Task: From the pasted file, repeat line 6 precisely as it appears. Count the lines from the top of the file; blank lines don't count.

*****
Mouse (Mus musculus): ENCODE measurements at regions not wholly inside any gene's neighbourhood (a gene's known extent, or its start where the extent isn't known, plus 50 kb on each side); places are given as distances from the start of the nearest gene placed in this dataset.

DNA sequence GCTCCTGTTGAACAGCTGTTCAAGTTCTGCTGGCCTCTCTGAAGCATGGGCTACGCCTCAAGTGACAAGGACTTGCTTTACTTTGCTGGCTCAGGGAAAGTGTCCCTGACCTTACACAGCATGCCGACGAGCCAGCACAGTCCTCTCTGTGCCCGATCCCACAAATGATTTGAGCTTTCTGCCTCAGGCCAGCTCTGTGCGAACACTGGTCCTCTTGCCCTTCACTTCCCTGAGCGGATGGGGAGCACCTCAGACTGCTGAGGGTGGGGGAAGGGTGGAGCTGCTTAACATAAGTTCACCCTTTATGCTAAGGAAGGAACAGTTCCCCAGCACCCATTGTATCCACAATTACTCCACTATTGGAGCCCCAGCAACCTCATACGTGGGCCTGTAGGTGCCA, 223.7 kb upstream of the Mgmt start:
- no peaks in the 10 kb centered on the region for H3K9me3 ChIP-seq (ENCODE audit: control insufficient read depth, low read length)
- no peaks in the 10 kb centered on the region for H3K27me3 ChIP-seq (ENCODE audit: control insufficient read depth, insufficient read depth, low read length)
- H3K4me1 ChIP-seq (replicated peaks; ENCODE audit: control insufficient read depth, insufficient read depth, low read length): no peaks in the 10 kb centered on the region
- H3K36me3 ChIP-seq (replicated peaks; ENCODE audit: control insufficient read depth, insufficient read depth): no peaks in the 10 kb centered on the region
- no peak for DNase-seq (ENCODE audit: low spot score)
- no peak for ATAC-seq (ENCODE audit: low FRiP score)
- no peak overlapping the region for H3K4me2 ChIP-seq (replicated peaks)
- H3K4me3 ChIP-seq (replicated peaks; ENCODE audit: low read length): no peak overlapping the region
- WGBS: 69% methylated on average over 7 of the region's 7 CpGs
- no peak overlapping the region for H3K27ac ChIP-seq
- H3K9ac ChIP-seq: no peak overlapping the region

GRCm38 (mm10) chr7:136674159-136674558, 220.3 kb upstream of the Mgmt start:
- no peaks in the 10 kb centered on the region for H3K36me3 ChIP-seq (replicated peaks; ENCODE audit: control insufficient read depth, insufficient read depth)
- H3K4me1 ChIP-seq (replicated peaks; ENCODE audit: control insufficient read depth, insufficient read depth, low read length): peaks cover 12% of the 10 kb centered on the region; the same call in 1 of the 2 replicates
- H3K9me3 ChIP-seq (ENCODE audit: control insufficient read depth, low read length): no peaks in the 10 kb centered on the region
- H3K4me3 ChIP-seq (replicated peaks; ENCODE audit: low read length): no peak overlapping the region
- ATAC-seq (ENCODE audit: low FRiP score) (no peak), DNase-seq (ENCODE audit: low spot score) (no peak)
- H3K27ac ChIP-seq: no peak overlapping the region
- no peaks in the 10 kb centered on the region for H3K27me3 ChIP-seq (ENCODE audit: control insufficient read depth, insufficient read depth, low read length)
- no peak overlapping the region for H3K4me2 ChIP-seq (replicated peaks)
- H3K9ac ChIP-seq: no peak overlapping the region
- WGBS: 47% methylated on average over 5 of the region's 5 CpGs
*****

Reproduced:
- H3K36me3 ChIP-seq (replicated peaks; ENCODE audit: control insufficient read depth, insufficient read depth): no peaks in the 10 kb centered on the region